On one occasion, someone complained to Charles Spurgeon that all his sermons sounded alike. "And so they should," he replied. "First I take a text, and then I make a beeline for the cross." Likewise, our preaching should unapologetically focus on the virgin birth, impeccable life, substitutionary death, glorious resurrection, and imminent return of Jesus Christ. "Him we proclaim," the apostle boldly declares, "warning everyone and teaching everyone with all wisdom, that we may present everyone mature in Christ" (Colossians 1:28). It is not Christian preaching if the person and work of Christ is not the centerpiece of the message. We are to be heralds of the Word and witnesses for the Lord Jesus Christ.

What are you preaching?



As a boy preacher, my father let me preach one Youth Sunday at our church. After the service, a brother commended my sermon, concluding, "Junior, in a minute you are going to out-preach your old man." When I later told my dad about the statement, I was shocked by his response. He completely affirmed it, even though the man did not have good intentions for saying it. He warned me that with the opportunities to learn and grow that I would have, I had better be a better preacher than him.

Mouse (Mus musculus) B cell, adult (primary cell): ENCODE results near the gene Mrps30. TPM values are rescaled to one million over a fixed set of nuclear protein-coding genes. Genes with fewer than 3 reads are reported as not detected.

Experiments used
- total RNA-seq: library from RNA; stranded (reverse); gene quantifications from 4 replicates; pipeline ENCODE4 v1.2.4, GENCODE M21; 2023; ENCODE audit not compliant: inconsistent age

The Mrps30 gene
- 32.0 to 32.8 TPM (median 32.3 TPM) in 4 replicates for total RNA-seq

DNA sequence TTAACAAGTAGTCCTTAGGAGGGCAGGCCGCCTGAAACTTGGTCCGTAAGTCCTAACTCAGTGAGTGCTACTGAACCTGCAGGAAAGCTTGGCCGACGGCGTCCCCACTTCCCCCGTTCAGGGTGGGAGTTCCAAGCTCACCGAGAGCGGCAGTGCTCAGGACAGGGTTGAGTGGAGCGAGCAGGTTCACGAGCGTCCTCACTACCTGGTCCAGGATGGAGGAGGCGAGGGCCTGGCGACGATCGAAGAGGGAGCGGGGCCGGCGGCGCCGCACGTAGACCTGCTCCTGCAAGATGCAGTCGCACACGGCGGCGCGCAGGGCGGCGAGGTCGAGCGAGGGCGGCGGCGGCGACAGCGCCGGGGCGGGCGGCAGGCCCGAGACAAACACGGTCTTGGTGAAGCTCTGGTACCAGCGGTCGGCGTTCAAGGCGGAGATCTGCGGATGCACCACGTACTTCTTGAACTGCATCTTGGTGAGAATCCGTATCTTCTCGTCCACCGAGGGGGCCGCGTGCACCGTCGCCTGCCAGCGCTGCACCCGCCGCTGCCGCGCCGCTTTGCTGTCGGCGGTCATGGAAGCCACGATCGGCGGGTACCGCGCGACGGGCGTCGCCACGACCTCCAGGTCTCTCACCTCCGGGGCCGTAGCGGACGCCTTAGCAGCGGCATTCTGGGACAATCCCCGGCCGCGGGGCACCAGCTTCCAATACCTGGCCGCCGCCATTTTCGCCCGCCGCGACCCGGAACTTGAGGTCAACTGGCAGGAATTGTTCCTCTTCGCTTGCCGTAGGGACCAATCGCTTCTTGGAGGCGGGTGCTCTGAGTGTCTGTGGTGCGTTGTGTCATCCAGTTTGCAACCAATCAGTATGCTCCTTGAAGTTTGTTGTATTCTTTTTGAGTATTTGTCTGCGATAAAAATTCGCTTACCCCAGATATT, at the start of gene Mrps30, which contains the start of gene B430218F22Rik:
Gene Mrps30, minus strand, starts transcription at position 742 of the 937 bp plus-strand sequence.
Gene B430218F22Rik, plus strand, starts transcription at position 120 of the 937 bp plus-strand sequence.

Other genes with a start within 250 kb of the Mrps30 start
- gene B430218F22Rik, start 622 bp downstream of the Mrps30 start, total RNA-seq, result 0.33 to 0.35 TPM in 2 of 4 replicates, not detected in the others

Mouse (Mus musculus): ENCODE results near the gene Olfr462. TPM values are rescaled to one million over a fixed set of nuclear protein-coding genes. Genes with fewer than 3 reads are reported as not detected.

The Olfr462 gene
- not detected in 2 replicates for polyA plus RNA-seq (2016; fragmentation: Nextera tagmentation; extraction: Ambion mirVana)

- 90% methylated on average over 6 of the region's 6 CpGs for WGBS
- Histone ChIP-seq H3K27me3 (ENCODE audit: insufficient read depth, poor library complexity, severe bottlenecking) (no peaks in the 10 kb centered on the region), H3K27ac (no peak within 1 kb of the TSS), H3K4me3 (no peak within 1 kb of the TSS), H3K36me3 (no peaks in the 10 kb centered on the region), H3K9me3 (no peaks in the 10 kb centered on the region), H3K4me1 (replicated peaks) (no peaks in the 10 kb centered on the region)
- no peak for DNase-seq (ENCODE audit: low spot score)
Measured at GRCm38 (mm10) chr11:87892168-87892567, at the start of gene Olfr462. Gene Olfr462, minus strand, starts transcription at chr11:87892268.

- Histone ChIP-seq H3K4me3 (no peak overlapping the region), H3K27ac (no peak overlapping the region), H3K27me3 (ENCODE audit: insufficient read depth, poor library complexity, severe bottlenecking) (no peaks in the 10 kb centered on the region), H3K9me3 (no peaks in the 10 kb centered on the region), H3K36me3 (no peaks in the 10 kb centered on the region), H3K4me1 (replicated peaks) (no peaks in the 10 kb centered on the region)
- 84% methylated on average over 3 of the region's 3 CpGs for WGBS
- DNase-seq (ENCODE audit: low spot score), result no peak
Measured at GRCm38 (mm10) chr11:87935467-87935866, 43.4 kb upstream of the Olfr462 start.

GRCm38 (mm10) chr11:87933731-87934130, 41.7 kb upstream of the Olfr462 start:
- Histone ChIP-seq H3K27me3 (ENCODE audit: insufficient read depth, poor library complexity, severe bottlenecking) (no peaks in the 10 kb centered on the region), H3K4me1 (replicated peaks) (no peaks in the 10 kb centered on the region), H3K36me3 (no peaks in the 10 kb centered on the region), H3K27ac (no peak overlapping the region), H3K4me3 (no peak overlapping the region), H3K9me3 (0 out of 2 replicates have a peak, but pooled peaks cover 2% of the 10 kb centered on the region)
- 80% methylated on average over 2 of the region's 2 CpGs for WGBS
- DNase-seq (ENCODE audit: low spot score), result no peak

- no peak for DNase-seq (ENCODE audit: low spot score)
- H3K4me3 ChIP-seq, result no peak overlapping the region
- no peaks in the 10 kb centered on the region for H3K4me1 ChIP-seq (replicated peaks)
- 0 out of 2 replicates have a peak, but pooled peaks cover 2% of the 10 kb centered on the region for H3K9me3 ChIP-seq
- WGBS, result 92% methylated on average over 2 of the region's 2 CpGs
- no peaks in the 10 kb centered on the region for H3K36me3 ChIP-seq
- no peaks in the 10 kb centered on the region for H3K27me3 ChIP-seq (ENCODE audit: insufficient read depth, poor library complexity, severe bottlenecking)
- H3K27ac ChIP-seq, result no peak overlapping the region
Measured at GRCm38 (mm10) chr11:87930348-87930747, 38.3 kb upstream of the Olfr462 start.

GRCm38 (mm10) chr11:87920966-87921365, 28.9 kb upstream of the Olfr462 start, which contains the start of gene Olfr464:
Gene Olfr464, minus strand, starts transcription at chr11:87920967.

My father was right. When my father was a young preacher, to use the biblical languages he had to learn the biblical languages. There was no Bible software to help him easily get to the meaning of Greek and Hebrew words. If my dad wanted to go to school, he had to go to school. Correspondence and online options for ministerial training were not available to him.

Resources my father could never have imagined are now available all around us. But we must take advantage of them. There is absolutely no excuse for any preacher to not be prepared to faithfully carry out the call to preach. Here are several helpful hints to consider as you prayerfully determine what training options and opportunities are best for you.